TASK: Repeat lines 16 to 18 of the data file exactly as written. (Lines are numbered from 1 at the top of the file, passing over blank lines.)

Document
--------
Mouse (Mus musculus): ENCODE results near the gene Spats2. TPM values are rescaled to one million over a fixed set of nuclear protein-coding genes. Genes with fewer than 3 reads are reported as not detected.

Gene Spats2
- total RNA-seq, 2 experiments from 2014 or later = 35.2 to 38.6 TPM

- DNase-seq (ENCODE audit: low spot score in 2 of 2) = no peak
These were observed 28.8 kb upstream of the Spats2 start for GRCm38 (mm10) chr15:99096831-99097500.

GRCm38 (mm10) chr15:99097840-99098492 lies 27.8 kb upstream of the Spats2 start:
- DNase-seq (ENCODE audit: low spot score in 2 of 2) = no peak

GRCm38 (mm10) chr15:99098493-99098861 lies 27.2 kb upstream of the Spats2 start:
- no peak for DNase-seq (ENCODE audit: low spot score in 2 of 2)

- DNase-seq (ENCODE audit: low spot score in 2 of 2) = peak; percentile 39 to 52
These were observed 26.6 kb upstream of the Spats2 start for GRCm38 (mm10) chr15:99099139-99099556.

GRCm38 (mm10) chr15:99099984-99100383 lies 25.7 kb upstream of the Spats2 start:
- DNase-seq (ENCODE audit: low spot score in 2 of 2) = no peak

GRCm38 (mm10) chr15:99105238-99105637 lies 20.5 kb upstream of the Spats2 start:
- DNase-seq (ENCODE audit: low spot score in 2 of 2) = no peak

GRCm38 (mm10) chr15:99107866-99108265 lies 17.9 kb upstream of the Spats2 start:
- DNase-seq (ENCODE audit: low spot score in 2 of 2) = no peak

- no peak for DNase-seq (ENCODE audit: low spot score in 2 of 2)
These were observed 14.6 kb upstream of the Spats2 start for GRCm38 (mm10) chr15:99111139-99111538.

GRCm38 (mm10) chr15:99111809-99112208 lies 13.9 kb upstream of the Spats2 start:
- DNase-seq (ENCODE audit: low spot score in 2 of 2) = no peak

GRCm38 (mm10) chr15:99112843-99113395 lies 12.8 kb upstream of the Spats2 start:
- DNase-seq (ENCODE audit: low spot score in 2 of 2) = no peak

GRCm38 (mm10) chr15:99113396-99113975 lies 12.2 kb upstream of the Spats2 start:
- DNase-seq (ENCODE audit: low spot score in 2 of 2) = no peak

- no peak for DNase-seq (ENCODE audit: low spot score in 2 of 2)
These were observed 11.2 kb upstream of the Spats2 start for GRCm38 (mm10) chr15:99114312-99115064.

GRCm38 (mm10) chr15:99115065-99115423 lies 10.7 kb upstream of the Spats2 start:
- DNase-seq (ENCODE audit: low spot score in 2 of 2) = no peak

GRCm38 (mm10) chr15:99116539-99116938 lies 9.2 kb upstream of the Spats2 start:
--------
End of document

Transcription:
GRCm38 (mm10) chr15:99107866-99108265 lies 17.9 kb upstream of the Spats2 start:
- DNase-seq (ENCODE audit: low spot score in 2 of 2) = no peak

- no peak for DNase-seq (ENCODE audit: low spot score in 2 of 2)